Pirate Word of the Day – Moko

Lady Blade Blog

From the Dictionary of Nautical, University, Gypsy and Other Vulgar Tongues first published in 1859.

Look, a moko with a tail. Look, a moko with a tail.

Moko: a name given by sportsmen to pheasants killed by mistake in partridge shooting during September, before the pheasant shooting comes in. They pull out their tails, and roundly assert they are no pheasants at all, but Mokos.

(What does Moko taste like? A lot like pheasant I’d imagine.)


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The Pearl-Poet’s Saint Erkenwald

Pardon my long delay in writing about this poem.  It had nothing to do with the poem itself, which is the shortest and perhaps the most uplifting.  It’s theme squares completely with the theology of Pearl, and draws from the legends of the Church Fathers.  In the poem, a body of a long deceased person is discovered incorrupt.  Bishop Erkenwald of London–the successor of Bishop Wine (what a name!)–arrives on the scene to investigate the miracle.  Yet another miracle occurs when the soul comes back to the body for a short time in order to explain his story.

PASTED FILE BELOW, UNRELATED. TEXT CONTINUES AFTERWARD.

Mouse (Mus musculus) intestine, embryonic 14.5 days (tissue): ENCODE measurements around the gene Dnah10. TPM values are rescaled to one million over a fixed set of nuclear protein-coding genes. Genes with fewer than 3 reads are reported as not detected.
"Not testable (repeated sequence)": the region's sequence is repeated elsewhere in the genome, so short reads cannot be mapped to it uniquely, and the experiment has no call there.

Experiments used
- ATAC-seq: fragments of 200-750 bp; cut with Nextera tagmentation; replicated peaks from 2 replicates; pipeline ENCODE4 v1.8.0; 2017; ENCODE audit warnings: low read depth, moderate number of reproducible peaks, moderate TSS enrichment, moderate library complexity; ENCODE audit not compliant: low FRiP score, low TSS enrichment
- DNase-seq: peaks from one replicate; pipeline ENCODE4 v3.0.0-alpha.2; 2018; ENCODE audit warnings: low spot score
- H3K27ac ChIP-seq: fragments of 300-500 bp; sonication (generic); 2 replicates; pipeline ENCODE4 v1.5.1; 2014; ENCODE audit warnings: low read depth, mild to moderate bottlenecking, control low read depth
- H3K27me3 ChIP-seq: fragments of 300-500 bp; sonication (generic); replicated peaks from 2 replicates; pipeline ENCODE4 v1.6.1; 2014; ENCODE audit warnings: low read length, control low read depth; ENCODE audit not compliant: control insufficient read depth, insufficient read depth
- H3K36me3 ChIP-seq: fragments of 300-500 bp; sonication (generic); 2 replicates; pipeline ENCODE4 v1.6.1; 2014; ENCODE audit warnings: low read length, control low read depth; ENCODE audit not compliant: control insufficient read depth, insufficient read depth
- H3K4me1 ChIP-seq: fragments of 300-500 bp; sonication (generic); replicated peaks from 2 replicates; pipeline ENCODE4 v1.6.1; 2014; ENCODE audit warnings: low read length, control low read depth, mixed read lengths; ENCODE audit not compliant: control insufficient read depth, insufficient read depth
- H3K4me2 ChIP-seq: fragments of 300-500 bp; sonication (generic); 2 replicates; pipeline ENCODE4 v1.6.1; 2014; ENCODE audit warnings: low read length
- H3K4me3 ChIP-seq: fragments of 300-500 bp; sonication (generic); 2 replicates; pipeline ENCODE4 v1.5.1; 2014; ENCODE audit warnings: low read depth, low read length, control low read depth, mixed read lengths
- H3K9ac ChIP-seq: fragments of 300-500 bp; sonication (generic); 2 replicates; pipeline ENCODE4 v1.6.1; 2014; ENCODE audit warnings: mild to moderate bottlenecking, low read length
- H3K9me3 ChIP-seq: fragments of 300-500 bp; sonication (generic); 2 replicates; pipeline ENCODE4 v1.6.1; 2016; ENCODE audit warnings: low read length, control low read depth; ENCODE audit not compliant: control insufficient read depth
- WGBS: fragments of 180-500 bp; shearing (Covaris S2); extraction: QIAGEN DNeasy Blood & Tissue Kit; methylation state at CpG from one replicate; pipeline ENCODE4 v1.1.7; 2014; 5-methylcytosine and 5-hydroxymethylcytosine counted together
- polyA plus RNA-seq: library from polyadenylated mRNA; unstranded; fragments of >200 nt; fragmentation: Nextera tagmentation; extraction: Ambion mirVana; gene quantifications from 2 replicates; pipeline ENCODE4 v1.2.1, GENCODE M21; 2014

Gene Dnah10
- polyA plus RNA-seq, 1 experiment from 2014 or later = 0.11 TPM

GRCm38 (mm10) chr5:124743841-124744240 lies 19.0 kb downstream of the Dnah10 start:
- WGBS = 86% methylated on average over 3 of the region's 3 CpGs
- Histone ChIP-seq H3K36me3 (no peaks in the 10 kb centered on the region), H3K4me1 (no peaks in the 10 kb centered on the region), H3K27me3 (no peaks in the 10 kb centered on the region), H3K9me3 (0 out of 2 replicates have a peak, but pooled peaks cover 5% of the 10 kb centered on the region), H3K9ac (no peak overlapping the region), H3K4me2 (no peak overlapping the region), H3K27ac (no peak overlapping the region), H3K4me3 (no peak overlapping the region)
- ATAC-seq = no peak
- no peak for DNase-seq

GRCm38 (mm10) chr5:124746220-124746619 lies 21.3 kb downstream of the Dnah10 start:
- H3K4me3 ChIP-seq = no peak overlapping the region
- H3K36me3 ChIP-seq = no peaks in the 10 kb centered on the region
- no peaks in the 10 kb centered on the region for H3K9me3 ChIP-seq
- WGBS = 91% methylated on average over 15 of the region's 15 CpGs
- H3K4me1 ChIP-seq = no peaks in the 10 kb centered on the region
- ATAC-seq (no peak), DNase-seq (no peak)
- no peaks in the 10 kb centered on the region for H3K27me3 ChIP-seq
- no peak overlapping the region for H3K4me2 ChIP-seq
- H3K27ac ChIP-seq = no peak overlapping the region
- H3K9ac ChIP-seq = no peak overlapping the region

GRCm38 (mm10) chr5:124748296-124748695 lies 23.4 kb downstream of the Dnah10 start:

The translator of this work, Casey Finch, has an excellent introduction, where he rightly notes that a similar story concerning St. Gregory the Great forms the basis for this poem.  Essentially, St. Gregory remembers the many virtues of the Emperor Trajan and sheds tears over the fact that he died a pagan, because he was such a just man.  Finch writes that St. Gregory’s prayers were successful, but declines to give the whole story: Trajan is released from the pains of hell, but not permitted to enter paradise, while St. Gregory receives a punishment for praying for a damned soul.  (This is the version of the story found in The Golden Legends by Jacobus de Voragine.)

However, the corpse in Saint Erkenwald explains that he lived over four thousand years ago and was beloved as a just judge.  So loved was he by the people for his justice, that they outfitted his corpse as if he were a king; yet, his justice availed naught without the blood of Christ.  Therefore, at that moment, he suffered in hell.  Erkenwald felt such an effusion of pity that he sheds tears over the body.  The next moment, the judge thanks Erkenwald because his tears counted as a baptism and resulted in him ascending to heaven.

Clearing out Hell